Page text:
When I first looked up this short story I was looking for diverse short stories from cultures that I was unfamiliar with. I found this short in a collection of Native American literature and was quite confused when all I could find in my research was the music video on Youtube. Joy Harjo is an author and accomplished musician. So I was pleased that I could also hear this short story with music.

This short is told through the narrator’s encounter with a taxi driver from Nigeria in New York. The taxi driver tells the story of his friend who is killed in a senseless murder one day and touches on the themes of loss, compassion, and forgiveness. What touched me the most with this read was how Harjo was able to connect each person’s longing for the home they left behind. I was brought to tears with the fact that one of them would never see their beloved homeland again. This is quite a feat considering the read is one 2 pages.

Overall, this was a touching piece brought to life by the music of the author and I recommend it to anyone who is looking for a short piece that touches the heart.

My rating:

4

Find out more about the short story and Joy Harjo here

Follow Joy Harjo on Facebook and YouTube

Author Bio (from Reckonings):

Joy Harjo (Muscogee)
Born in Tulsa, Oklahoma, Joy Harjo is a well-known poet, musician, writer, and performer. She earned an M.F.A. in Creative Writing from the University of Iowa. She has published several books, including She Had Some Horses, In Mad Love and War, The Woman Who Fell from the Sky, A Map to the Next World, and How We Became Human, New and Selected Poems, from W. W. Norton. Her first children’s book, The Good Luck Cat, was published by Harcourt. She has also coedited an anthology of Native women’s writing, Reinventing the Enemy’s Language: Native Women’s Writing of North America, and a book of poetic prose with photographs by Stephen Strom, Secrets from the Center of the World. She has received several awards for her writing, including the 2002 Beyond Margins Award from PEN, 2001 American Indian Festival of Words Author Award from the Tulsa City County Library, the 2000 Western Literature Association Distinguished Achievement Award, the Lila Wallace-Reader’s Digest Writers Award, 1997 New Mexico Governor’s Award for Excellence in the Arts, and the Lifetime Achievement Award from the Native Writers’ Circle of the Americas. She is a member of the National Council on the Arts.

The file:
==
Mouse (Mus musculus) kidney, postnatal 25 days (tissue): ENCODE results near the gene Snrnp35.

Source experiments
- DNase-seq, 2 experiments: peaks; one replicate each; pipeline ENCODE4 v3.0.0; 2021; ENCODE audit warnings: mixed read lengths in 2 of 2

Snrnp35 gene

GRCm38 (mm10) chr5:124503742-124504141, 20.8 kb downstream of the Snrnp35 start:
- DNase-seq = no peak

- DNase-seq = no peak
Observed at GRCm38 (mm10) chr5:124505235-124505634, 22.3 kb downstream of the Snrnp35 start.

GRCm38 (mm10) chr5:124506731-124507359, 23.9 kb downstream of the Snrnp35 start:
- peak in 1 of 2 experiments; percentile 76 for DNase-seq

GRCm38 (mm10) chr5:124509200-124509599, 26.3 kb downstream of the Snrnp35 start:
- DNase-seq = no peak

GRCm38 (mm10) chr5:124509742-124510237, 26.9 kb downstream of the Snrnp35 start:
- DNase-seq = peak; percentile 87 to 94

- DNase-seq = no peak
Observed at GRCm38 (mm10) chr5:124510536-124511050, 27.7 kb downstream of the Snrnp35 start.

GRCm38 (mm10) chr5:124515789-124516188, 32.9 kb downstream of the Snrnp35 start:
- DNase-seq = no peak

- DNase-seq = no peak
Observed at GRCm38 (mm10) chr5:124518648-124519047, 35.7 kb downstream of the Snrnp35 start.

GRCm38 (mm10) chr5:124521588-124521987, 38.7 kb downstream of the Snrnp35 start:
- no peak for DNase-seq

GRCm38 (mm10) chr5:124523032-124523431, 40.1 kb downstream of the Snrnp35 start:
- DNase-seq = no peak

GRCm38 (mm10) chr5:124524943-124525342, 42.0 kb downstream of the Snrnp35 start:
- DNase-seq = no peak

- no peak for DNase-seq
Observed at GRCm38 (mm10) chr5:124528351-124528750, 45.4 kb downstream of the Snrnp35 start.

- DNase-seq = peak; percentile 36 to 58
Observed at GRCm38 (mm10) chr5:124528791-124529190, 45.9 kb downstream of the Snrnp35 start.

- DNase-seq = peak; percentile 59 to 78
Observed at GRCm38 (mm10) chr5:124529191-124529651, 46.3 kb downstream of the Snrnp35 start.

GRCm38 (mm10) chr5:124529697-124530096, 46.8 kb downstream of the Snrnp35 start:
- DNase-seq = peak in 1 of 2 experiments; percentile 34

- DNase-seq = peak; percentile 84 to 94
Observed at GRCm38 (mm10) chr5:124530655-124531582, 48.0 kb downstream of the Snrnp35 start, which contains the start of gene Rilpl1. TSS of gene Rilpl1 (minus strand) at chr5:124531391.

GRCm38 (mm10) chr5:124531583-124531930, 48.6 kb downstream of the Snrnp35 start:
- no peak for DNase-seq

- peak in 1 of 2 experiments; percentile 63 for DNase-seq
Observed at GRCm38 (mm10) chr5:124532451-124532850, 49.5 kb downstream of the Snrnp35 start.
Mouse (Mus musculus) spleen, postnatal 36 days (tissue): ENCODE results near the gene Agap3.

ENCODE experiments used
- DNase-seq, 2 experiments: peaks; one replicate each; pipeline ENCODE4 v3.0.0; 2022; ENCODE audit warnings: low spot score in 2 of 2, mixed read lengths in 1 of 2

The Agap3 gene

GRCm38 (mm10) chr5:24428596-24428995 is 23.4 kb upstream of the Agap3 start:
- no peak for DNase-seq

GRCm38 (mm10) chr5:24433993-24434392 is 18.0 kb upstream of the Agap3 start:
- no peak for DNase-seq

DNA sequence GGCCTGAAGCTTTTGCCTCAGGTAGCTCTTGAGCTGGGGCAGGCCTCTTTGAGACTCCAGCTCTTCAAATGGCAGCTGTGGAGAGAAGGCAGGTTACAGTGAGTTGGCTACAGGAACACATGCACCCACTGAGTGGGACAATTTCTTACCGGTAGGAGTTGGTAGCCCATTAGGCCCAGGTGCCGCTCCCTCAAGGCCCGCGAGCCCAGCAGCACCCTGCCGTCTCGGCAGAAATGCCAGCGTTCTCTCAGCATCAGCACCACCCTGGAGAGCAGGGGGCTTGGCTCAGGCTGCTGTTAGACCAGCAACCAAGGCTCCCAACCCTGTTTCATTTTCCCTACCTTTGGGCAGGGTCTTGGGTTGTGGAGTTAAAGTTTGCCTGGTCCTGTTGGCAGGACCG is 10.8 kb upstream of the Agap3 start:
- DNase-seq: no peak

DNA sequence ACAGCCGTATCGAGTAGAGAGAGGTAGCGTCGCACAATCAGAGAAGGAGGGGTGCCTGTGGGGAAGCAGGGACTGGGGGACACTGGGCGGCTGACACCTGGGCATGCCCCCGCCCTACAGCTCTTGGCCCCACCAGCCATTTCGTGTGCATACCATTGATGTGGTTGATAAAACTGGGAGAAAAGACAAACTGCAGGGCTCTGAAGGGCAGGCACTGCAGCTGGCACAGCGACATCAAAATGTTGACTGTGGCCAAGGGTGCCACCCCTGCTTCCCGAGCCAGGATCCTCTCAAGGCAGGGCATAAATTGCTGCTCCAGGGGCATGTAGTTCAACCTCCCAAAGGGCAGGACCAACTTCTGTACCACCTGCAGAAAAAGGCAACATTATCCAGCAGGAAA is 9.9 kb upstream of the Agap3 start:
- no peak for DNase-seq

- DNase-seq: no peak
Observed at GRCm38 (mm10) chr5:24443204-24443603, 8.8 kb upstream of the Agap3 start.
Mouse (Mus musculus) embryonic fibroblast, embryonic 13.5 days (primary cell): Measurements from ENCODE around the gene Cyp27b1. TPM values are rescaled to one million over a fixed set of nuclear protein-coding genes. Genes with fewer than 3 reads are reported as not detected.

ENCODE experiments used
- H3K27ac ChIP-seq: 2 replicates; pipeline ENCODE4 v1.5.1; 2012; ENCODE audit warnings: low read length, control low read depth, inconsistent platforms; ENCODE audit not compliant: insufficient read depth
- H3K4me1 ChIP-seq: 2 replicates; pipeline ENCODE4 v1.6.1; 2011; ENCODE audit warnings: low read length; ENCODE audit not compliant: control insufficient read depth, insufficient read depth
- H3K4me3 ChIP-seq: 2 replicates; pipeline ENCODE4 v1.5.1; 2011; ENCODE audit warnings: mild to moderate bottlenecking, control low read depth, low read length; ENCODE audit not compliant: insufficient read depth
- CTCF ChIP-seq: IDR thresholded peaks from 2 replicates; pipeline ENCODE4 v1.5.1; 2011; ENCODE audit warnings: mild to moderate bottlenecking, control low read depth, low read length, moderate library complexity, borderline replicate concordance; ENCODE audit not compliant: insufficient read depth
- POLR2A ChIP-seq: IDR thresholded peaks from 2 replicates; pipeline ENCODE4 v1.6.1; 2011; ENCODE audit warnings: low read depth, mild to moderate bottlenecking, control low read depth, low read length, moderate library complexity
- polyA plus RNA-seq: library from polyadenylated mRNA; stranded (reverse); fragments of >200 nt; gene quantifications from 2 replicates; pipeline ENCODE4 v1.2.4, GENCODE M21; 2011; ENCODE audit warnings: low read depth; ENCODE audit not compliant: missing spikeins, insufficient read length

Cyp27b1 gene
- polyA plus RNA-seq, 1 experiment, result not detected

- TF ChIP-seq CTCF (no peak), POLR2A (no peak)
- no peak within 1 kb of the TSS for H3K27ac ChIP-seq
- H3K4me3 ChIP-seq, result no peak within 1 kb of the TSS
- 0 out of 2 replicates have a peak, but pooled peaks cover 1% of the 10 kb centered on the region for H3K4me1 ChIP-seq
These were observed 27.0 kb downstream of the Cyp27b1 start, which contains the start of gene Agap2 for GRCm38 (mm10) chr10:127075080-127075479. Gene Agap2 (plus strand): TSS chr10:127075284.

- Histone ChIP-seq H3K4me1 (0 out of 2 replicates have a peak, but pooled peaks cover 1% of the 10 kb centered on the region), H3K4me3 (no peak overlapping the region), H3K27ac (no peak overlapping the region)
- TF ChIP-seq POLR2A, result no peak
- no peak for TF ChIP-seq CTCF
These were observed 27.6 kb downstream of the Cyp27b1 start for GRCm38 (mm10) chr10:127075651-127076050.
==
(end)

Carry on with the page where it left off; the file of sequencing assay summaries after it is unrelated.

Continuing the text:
In addition to her writing, Harjo performs nationally and internationally as a tenor
saxophonist, both solo and with a band, Poetic Justice, for which she writes music. Her
first CD, Letter from the End of the Twentieth Century, was released by Silverwave Records in 1997. In 1998, the CD was honored by the First Americans in the Arts with the award for Outstanding Musical Achievement. In addition, she was awarded the 2003 –2004 Writer of the Year (Poetry) and the 2003–2004 Storyteller of the Year award by Wordcraft Circle of Native Writers and Storytellers. That same year, she was given the Lifetime Achievement Award from Native Writers’ Circle of the Americas. In 2005, she was presented the Writer of the Year Award (Film Script) by Native Writers’ Circle of the
Americas. Currently, she is teaching at the University of California, Los Angeles. When
she is not teaching and traveling, she lives in Honolulu.

Reckonings Synopsis

The fifteen Native women writers in Reckonings document transgenerational trauma, yet they also celebrate survival. Their stories are vital testaments of our times. Unlike most anthologies that present a single story from many writers, this volume offers a sampling of two to three stories by a select number of both famous and lesser known Native women writers in what is now the United States. Here you will find much-loved stories, many made easily accessible for the first time, and vibrant new stories by well-known contemporary Native American writers as well as fresh emergent voices. These stories share an understanding of Native women’s lives in their various modes of loss and struggle, resistance and acceptance, and rage and compassion, ultimately highlighting the individual and collective will to endure against all odds.